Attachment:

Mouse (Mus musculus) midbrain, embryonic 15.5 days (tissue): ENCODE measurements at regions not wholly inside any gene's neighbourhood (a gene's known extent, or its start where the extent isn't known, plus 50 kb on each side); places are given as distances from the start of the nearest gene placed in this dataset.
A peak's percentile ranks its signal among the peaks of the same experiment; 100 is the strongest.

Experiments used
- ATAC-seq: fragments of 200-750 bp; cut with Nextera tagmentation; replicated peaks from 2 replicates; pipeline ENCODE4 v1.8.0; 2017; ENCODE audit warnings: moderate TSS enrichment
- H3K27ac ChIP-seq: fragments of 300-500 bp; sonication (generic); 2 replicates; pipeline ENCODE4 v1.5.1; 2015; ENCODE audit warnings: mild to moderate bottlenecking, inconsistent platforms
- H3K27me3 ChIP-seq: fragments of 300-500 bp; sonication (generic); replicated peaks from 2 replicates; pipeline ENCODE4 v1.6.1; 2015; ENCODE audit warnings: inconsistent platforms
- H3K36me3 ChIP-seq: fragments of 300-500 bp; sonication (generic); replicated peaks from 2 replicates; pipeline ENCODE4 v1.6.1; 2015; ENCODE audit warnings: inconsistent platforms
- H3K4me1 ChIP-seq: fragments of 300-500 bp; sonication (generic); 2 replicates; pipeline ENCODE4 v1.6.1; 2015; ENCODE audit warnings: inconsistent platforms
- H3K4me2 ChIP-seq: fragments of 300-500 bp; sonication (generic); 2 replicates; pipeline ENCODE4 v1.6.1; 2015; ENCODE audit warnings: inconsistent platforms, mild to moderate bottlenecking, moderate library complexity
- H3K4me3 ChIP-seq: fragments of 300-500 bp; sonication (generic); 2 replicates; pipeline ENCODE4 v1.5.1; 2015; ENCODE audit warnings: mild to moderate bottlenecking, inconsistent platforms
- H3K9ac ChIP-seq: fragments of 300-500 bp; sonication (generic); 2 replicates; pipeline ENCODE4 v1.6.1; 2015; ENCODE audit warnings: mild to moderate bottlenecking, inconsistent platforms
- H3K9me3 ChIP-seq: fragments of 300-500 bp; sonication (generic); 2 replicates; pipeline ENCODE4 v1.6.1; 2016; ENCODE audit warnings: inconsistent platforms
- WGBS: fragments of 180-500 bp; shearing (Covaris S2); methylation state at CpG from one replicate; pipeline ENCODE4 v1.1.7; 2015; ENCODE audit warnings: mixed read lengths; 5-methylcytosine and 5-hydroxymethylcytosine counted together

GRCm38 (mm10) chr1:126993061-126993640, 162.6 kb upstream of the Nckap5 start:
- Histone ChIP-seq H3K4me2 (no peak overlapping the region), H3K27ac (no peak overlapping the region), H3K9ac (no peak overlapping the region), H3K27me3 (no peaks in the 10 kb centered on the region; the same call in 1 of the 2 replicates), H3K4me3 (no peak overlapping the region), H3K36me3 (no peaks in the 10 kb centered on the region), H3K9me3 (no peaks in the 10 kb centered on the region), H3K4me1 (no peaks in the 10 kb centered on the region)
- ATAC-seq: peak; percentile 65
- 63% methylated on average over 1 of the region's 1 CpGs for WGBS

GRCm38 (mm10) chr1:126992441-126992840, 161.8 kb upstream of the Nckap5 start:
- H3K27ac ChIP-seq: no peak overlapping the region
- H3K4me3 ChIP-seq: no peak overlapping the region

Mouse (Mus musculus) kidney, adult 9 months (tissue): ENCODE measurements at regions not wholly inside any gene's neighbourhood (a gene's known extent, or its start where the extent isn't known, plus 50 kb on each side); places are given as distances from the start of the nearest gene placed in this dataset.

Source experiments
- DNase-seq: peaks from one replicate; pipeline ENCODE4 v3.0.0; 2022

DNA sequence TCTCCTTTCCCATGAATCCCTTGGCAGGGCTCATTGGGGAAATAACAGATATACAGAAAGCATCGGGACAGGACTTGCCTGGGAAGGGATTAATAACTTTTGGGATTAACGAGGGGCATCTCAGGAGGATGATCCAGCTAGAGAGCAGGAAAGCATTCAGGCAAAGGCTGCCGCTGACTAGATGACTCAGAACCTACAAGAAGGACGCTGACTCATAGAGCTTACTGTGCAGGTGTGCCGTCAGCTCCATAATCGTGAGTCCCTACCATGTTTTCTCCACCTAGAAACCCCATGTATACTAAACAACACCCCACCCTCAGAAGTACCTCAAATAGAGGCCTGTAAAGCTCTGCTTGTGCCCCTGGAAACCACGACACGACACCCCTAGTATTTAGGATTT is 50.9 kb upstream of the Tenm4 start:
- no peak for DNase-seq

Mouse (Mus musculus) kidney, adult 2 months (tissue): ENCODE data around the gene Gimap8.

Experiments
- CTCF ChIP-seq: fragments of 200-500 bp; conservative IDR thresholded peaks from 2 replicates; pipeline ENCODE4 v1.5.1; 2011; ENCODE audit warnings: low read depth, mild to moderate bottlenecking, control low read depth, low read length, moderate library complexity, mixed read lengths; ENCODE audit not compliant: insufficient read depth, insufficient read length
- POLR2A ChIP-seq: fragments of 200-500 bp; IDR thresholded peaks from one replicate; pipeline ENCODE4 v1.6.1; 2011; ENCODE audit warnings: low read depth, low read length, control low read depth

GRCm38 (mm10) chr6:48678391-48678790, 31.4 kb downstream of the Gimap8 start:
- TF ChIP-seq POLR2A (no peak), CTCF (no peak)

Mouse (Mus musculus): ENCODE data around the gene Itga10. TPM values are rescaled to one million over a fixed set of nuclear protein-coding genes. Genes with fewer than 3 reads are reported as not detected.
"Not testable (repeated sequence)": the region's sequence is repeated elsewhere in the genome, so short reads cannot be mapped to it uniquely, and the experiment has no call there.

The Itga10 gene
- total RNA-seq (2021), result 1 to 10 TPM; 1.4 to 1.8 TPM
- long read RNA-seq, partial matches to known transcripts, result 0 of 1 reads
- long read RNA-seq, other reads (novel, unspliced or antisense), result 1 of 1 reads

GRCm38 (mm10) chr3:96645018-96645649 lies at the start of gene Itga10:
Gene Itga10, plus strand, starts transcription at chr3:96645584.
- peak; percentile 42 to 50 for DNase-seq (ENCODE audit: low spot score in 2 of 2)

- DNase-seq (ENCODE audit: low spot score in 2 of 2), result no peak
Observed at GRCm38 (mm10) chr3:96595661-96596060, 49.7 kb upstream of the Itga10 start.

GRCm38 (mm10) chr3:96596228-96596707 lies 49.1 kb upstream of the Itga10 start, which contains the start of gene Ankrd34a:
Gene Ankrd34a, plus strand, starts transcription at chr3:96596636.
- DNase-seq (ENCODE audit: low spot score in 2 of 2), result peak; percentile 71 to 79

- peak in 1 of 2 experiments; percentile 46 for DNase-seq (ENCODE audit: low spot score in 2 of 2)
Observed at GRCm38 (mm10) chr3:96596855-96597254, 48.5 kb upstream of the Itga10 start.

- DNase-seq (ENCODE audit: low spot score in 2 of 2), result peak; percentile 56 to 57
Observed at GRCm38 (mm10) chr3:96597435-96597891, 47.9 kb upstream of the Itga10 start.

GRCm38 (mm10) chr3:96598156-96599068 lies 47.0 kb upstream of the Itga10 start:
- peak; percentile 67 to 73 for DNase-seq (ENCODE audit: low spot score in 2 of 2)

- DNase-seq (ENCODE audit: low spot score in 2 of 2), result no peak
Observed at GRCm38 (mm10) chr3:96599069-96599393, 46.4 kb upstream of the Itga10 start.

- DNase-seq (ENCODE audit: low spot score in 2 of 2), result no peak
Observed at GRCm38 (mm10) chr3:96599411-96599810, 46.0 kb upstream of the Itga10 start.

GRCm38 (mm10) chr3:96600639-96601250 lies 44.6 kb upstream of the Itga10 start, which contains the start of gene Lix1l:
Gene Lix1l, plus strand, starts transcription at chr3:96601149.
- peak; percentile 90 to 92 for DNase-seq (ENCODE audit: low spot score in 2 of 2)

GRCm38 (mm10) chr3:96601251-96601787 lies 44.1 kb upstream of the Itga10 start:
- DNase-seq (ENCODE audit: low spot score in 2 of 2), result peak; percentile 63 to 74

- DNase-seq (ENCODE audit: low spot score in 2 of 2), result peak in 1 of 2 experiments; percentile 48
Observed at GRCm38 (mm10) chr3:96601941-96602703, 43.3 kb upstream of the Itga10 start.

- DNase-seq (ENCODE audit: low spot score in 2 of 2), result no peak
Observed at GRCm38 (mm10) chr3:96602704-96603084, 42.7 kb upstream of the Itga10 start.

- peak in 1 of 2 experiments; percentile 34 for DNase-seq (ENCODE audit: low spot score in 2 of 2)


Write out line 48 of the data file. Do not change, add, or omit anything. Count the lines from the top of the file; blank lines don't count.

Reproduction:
- DNase-seq (ENCODE audit: low spot score in 2 of 2), result peak; percentile 56 to 57